Tuesday, February 14, 2017

Was The Celtic Transition Demic?

Dental evidence supports I proposition that I have long argued for based upon other linguistic and historical evidence, i.e. that the Celtic linguistic and cultural transition, while pervasive, did not have much of a demic component. The gene pools of Celtic Europe changes much earlier in the late Neolithic and the early Bronze age, not during the Iron Age when the Celts appeared.

What the Celtic wave did was to reduce the evidence of the prior culture and language of the people in the regions that they came to rule to a mere substrate influence in Celtic culture, and largely confining those cultures to unattested pre-history.
Dental anthropological study of the proto-Celts, and continental and non-continental Celtic tribes during the Iron Age, particularly its applicability in estimating biological affinities of these tribes, has been generally overlooked. The present study helps fill the gap in the current understanding of these groups in several ways. First, 36 morphological traits in 125 dentitions from four regional samples, representing the proto-Celts, the continental and non-continental Celts, along with a comparative European Iron Age sample, were recorded and analyzed. Frequencies of occurrence for each dental and osseous nonmetric trait were recorded for each sample. Second, the suite of traits was then compared among samples using principal components analysis, (PCA), and the Mean Measure of Divergence (MMD) distance statistic. Multidimensional scaling and cluster analysis were subsequently employed on the triangular pairwise MMD distance matrix to graphically illustrate the relationships between samples. 
These biological distance estimates suggest the following: 1) dental phenetic heterogeneity is evident across samples, 2) the proto-Celtic sample does not show any evidence of population continuity with the continental Celtic sample, 3) there is a significant difference between continental and non-continental Celtic samples, and 4) there is a comparably significant difference among the Celtic, proto-Celtic and comparative samples. 
Simply put, the comparative results suggest that these groups represent biologically distinct populations. These findings were compared with published cultural, linguistic, genetic and bioarchaeological information to test for concordance between dental analysis and other lines of evidence. Several previous studies defined the Celts linguistically, using languages to link all the populations. The present study does not support these findings, and suggests there is more genetic diversity than previously assumed under this linguistic hypothesis. Thus, it appears that the transition from proto-Celtic to Celtic culture in these regions, and the subsequent spread of Celtic culture to Britain during the La Tène period, may have been primarily a cultural transition. The present study comprises the most comprehensive dental morphological analysis of the Celts to date, contributes to an improved understanding of Celtic tribal relationships and microevolution, and provides an initial impression of Celtic relationships to other European populations during the Iron Age.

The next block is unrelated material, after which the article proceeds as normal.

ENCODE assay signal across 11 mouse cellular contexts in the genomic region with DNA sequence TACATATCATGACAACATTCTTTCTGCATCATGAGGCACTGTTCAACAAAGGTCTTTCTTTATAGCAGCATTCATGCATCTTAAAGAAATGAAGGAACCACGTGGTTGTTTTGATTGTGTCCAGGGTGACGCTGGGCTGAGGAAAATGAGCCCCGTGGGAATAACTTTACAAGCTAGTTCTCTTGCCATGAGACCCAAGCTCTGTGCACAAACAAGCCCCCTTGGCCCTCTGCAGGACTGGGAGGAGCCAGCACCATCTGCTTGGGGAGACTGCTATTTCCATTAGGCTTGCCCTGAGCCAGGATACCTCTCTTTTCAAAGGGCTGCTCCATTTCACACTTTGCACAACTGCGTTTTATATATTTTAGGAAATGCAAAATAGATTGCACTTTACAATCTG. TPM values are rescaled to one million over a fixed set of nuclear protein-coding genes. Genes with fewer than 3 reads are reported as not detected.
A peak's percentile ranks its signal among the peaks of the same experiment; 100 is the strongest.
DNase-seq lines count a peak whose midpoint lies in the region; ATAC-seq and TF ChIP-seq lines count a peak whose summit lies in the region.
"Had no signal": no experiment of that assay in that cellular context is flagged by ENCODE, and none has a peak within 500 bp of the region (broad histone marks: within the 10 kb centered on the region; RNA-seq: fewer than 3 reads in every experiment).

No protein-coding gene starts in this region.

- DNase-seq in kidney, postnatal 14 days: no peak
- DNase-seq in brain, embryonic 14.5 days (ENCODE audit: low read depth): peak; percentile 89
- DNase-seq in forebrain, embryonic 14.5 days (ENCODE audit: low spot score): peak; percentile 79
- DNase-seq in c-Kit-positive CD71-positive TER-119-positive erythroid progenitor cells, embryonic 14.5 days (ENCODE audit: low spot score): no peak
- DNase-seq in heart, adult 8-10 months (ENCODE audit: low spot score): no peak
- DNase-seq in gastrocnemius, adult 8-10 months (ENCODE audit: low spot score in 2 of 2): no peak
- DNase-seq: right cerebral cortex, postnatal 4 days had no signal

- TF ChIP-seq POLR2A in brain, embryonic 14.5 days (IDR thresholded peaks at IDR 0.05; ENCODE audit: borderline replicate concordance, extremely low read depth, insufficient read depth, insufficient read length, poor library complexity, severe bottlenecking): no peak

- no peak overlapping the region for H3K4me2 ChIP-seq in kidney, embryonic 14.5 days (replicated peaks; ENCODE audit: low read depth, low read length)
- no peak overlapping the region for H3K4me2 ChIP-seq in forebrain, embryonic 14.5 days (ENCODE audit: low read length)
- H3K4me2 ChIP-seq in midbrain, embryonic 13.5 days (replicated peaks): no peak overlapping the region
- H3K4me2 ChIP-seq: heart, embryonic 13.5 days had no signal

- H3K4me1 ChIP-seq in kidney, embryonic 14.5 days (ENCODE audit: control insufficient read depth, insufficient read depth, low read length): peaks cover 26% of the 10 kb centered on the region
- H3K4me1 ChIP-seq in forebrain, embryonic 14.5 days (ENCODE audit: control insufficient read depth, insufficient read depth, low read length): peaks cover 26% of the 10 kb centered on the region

This Dental Anthropology paper abstract is via the comments at the Eurogenes blog.

1 comment:

andrew said...

Discussion here: http://www.anthrogenica.com/showthread.php?9750-Blog-post-quot-Was-The-Celtic-Transition-Demic-quot

My quote is sourced to: This is a recent Master's thesis from University of Fairbanks. M. Anctil, 2016. Ancient Celts: myth, invention, or reality? Dental affinities among continental and non-continental Celtic groups https://scholarworks.alaska.edu/handle/11122/6802

'Celtic' is being used here to refer to Hallstatt/La Tene material cultural styles, which is somewhat out of favour these days but far from gone, as Jean says. The author is not assuming that the connection of Hallstatt with linguistic Proto-Celts is actually correct.

The populations are: "Proto-Celts" - Hallstatt D phase (675-450 BC), from Hallstatt, Austria, n=30; "Continental Celts" - La Tene period (420-240 BC), from Musingen, Switzerland, n=33; "Non-Continental Celts" - Middle Iron Age (400-100 BC), Yorkshire, n=31; "comparative sample" - Iron Age (650-300 BC), from Pontecagnano, Campania (outside of the La Tene area), n=31. The Yorkshire samples are from five different graveyards which are noted for having burial rituals (Arras culture) similar to continental ones of the time (square barrows, cart burials) and has been linked to immigration from France.

The discussion seems to assume that I'm not aware that the genetic transformation coincides with Bell Beaker, and not with Hallstad/Le Tene. Of course, I am and that is the point. The difference is in an opinion about the language associated with Bell Beaker - I argue it is Vasconic rather than Proto-Celtic or even Indo-European.